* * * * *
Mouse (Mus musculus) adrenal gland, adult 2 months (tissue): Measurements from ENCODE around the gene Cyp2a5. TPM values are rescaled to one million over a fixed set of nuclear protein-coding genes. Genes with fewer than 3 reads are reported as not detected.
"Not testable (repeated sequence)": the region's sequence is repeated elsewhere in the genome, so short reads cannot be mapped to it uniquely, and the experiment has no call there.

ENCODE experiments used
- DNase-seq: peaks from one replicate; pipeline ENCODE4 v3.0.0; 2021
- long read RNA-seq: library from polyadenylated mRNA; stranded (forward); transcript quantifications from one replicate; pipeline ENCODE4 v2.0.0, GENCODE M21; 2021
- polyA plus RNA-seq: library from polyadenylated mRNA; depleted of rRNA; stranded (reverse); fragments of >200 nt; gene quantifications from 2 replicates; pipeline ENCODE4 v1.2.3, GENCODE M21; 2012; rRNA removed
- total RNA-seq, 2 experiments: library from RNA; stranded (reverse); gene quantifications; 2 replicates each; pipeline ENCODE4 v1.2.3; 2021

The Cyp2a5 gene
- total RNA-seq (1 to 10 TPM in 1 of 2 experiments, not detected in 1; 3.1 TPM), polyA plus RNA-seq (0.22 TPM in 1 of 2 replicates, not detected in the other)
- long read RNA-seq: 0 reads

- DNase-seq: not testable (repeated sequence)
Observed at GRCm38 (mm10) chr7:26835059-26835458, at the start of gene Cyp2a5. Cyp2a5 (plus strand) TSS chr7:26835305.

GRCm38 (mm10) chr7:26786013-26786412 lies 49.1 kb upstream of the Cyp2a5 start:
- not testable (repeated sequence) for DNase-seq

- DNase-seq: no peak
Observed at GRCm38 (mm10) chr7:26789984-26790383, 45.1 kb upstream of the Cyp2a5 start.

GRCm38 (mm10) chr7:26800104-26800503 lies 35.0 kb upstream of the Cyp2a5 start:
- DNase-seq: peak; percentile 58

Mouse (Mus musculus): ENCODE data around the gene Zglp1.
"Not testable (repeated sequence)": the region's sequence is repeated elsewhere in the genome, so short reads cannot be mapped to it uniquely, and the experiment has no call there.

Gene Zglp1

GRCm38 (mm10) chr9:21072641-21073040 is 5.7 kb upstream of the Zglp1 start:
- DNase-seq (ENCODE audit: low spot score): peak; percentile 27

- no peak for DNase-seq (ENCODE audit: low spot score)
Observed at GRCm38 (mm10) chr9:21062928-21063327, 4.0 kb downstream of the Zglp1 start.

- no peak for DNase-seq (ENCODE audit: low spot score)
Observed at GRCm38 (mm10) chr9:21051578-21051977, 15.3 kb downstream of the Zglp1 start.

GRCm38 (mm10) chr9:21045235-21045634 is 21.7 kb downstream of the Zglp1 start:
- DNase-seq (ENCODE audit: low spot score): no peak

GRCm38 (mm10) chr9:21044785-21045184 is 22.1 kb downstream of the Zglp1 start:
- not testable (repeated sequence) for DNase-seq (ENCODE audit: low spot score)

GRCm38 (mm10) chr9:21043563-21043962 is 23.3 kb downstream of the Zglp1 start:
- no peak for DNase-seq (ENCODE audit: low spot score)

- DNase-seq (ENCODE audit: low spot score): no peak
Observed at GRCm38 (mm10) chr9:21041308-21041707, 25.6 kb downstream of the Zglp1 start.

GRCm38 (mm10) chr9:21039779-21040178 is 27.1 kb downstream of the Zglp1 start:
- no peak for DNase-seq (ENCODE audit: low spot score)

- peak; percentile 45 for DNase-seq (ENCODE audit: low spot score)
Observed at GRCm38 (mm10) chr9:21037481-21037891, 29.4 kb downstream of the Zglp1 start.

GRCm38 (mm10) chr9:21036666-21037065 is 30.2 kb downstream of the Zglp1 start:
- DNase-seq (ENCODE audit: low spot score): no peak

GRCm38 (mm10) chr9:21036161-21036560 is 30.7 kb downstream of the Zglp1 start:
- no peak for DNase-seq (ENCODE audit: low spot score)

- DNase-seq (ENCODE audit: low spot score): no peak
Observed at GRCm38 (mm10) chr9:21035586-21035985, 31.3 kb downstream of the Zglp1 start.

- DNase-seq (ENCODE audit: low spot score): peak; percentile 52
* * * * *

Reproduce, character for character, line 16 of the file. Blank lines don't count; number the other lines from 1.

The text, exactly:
Observed at GRCm38 (mm10) chr7:26789984-26790383, 45.1 kb upstream of the Cyp2a5 start.